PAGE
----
Perpendicular parking is the most common method of parking your vehicle. Commonly seen in malls, gas stations, fast-food chains, and open parking lots, it’s when the vehicle is parked perpendicularly (or in 90-degree angle) from the wall or the curb, thus, the name.
The debate as to which is the better way to park perpendicularly is out there. It's like the tissue issue: should you pull up or pull down? Some say it’s easier to just drive into a parking spot rather than entering in reverse, while others say it’s otherwise.
Unless there is a sign that says “Please park facing the wall,” you have the liberty to choose how you park perpendicularly. This is different from parallel parking, mind you, wherein it’s necessary to park in reverse.
The issue whether to park in reverse or not can be trivial for some, but the data from the US National Highway Traffic Safety Administration (NHTSA) says otherwise. A total of 62,000 property damages were recorded in 2015 — all from vehicles entering and leaving a parking space. This doesn’t include the 6,000 people who were injured and 40 who were unfortunately killed.
Now with these numbers, safety in parking lots isn’t something to be taken lightly. But, which is really safer: parking in reverse or pulling into a spot?
This author has pretty much encountered perpendicular parking every single day since he learned how to drive more than a decade ago. With that, allow us to share our thoughts about this “basic” parking maneuver.
It’s easier to measure your distance from adjacent cars when backing up.
Backing into a parking spot is easy thanks to your car’s side mirrors. You can’t really see your vehicle’s side panels when driving forward, as opposed to when backing, where you can use your side mirrors to measure the distance from adjacent cars even before entering the parking space.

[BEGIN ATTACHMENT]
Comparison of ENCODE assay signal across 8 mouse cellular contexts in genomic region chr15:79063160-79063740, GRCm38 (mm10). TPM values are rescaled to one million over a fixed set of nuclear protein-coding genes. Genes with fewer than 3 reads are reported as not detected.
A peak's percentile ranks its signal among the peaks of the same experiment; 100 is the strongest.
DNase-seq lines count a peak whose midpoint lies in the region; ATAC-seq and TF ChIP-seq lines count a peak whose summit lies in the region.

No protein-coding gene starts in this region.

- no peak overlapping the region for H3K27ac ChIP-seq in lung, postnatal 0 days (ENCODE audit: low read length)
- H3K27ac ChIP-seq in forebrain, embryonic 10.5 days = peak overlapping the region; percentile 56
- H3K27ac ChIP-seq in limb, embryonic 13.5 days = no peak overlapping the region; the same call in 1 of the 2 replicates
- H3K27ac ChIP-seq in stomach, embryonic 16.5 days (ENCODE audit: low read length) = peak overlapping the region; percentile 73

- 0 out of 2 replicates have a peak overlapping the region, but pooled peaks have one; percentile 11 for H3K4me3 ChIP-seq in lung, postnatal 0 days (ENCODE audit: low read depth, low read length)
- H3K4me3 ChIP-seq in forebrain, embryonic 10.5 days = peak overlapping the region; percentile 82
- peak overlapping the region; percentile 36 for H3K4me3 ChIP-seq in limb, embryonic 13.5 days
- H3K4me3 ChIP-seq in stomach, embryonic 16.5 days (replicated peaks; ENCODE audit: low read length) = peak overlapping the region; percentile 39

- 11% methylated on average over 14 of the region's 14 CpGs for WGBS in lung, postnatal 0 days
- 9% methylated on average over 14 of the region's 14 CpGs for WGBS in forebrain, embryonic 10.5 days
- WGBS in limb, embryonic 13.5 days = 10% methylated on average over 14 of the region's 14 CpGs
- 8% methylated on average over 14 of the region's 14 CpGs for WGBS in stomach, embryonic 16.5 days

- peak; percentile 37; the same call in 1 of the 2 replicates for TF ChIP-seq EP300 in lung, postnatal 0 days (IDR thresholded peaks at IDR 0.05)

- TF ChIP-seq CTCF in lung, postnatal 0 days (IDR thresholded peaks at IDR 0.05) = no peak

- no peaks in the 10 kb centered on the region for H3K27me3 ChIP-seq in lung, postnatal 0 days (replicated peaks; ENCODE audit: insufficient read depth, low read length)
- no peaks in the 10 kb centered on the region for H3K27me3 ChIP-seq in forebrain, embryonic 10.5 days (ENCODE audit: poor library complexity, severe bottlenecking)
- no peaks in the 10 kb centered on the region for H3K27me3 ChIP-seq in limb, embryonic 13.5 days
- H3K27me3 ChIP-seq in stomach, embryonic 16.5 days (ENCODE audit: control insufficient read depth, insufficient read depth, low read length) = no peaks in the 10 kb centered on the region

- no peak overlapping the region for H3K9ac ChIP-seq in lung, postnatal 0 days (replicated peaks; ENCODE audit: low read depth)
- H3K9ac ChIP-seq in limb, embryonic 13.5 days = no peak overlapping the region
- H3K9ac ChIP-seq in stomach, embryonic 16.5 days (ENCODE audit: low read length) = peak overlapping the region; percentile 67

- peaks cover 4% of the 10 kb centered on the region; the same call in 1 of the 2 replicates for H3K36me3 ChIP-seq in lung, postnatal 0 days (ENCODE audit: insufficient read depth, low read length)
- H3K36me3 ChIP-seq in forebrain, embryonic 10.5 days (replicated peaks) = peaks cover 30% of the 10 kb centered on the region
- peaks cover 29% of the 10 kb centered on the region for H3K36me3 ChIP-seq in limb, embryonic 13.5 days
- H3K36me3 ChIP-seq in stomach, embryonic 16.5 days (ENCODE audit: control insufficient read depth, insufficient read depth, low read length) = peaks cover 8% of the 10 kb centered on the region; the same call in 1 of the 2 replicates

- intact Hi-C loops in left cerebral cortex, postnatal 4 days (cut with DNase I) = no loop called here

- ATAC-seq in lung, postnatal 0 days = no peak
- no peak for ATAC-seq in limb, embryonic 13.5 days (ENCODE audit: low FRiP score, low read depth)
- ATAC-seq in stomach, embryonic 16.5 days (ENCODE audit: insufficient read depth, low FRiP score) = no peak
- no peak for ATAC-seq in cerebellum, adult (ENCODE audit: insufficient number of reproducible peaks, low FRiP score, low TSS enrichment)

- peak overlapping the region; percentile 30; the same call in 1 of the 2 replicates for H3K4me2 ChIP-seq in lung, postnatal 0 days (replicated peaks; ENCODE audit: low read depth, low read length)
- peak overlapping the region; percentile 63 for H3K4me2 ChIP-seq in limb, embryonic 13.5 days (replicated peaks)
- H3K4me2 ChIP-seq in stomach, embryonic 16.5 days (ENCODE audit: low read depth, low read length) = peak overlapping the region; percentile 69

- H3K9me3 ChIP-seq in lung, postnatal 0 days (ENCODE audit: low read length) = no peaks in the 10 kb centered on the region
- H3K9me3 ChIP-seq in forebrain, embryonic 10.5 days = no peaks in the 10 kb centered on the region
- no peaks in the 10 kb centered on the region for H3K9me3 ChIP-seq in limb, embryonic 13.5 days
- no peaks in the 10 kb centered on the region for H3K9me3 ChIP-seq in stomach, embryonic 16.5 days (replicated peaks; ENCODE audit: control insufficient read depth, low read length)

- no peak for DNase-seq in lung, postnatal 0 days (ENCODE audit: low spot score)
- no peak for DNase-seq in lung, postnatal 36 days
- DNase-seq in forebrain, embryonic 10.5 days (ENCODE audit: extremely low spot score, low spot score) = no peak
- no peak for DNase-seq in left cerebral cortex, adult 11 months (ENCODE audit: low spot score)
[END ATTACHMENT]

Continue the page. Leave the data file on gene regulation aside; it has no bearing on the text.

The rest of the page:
In addition, some modern cars are equipped with rear-view cameras and sensors, which makes reverse parking a whole lot easier.
You will need less space to maneuver in when backing up into a spot.
Driving into a spot might look a lot easier, but you will only be able to do so if you have a good distance between the adjacent cars and the road. Else, you might end up hitting the other car’s bumper with your side panels.
On the other hand, entering a parking space in reverse requires a narrow margin, as the rear wheels will be your pivot point. All you need to worry about is whether your front bumper will hit what’s in front of it or not.
Backing into an empty spot is SAFER than backing into open traffic.
Granted, maneuvering in reverse is difficult due to reduced visibility (and because we naturally drive forward). That’s why, backing into an empty spot is much safer, as opposed to backing into what essentially is open traffic.
Now, in the latter situation, if your car has considerable blind spots due to narrow rear windows, and isn’t equipped with rear-cross traffic alert system, you will need someone to assist you. Otherwise, it’s risky for your car, other cars, and road users like pedestrians, cyclists, stray pets, etc.
Parking needs concentration. Remove distractions.
While this author is convinced that backing into a parking space is much safer than pulling in, no amount of technique and high-tech features can save your car if the driver is distracted while doing so. Whether perpendicular, parallel, or even diagonal parking, your concentration is needed to avoid mishaps and accidents.
Parking is still driving, so you’re just as liable in the parking lot as it is on the road. You don’t want to be part of the local crash statistics, do you?